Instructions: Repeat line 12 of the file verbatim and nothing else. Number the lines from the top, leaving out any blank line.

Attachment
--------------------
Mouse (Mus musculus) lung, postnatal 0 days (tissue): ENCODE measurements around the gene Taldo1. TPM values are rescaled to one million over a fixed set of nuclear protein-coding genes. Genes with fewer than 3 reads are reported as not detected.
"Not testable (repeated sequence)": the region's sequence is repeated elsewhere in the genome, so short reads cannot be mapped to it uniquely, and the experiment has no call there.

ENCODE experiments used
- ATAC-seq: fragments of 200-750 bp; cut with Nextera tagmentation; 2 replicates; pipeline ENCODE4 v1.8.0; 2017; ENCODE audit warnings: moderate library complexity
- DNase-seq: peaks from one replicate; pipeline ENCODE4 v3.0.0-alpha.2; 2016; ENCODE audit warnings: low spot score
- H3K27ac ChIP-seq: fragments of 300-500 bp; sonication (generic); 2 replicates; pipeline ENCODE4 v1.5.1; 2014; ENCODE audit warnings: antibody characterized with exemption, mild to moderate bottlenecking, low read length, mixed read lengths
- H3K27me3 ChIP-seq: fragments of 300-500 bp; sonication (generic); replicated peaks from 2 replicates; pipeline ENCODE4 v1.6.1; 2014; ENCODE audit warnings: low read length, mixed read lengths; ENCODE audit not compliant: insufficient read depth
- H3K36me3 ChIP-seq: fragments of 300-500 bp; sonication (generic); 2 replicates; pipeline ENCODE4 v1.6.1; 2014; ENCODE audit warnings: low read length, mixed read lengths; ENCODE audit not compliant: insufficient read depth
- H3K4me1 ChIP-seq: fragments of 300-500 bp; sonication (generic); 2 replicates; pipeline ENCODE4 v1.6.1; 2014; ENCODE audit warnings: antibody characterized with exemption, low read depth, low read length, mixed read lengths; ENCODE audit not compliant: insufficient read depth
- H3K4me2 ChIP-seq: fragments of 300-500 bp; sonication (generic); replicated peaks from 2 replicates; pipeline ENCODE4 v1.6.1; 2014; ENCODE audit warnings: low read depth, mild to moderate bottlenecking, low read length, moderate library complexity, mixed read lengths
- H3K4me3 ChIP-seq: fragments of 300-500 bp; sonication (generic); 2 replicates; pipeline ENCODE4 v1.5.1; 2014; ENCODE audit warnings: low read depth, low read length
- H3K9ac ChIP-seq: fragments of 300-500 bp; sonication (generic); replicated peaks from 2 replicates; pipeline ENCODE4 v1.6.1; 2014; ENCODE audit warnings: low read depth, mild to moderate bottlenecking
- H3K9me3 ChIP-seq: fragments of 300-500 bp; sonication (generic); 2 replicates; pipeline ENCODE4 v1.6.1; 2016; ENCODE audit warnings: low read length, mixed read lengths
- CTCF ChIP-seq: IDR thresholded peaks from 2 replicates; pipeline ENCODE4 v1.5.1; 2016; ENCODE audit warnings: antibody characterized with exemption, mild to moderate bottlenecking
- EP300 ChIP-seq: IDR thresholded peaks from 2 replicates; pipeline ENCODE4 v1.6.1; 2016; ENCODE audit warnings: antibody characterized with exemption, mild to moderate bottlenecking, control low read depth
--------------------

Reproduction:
- H3K9ac ChIP-seq: fragments of 300-500 bp; sonication (generic); replicated peaks from 2 replicates; pipeline ENCODE4 v1.6.1; 2014; ENCODE audit warnings: low read depth, mild to moderate bottlenecking